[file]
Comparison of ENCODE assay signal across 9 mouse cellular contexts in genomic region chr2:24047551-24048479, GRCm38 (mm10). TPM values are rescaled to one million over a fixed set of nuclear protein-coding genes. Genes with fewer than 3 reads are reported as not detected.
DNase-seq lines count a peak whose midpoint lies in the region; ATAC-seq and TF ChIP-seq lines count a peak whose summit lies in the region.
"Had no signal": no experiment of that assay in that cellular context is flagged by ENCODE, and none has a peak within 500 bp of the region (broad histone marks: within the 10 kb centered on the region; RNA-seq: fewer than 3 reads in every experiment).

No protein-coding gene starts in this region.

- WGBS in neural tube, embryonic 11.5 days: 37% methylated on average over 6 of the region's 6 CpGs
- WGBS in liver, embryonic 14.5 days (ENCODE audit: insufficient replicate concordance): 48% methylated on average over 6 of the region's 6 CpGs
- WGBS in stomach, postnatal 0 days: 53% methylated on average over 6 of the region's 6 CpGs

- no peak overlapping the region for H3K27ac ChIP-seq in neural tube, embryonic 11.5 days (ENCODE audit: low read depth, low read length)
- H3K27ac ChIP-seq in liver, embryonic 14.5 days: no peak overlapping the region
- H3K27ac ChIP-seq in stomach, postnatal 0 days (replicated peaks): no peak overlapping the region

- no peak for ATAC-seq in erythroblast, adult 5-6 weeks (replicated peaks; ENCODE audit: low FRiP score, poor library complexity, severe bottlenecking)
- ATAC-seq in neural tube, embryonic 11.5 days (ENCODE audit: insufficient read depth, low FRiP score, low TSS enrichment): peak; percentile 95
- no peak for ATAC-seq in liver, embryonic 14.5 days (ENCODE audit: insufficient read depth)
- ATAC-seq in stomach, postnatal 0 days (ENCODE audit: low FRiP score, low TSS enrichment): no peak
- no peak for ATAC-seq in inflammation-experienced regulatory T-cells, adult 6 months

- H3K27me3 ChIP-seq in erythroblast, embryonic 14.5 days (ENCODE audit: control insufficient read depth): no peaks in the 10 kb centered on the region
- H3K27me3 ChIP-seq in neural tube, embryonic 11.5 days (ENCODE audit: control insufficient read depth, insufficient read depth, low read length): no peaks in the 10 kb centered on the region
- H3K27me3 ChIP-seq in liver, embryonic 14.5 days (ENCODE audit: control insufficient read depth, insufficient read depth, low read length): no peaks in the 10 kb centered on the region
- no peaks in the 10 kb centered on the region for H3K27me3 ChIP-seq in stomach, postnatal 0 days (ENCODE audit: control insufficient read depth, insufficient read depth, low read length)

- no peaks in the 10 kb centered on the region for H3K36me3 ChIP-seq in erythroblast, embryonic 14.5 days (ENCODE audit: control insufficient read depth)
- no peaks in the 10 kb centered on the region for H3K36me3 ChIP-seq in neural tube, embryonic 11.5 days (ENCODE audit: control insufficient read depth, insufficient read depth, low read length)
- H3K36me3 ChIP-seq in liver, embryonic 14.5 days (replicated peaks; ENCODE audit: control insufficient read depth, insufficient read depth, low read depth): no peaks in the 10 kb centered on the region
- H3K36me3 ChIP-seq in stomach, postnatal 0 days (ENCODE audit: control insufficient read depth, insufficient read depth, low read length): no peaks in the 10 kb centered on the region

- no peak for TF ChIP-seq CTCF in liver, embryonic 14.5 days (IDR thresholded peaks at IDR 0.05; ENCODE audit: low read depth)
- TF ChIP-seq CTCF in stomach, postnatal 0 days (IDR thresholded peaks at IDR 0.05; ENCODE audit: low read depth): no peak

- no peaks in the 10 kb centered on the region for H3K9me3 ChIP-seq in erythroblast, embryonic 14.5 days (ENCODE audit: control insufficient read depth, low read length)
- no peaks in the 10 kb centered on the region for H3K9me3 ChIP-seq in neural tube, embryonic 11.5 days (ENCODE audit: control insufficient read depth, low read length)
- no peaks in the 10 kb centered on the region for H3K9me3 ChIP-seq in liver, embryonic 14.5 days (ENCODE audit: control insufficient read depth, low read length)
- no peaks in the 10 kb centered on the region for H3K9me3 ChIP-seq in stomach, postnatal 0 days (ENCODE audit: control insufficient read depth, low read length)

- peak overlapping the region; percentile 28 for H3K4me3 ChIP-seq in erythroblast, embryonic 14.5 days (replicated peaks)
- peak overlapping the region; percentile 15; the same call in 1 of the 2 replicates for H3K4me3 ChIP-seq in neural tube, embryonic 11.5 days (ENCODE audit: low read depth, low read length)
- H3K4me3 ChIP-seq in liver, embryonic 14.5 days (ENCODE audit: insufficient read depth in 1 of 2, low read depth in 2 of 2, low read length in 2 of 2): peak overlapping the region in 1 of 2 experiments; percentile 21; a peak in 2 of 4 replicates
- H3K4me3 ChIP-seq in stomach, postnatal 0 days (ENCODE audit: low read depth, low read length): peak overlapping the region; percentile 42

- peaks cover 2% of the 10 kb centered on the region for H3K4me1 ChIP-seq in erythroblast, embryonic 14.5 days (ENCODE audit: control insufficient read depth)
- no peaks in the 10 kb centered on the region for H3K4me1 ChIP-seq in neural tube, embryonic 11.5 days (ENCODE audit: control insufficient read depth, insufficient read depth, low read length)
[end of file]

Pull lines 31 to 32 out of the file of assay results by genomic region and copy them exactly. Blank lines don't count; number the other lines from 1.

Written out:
- peak overlapping the region; percentile 15; the same call in 1 of the 2 replicates for H3K4me3 ChIP-seq in neural tube, embryonic 11.5 days (ENCODE audit: low read depth, low read length)
- H3K4me3 ChIP-seq in liver, embryonic 14.5 days (ENCODE audit: insufficient read depth in 1 of 2, low read depth in 2 of 2, low read length in 2 of 2): peak overlapping the region in 1 of 2 experiments; percentile 21; a peak in 2 of 4 replicates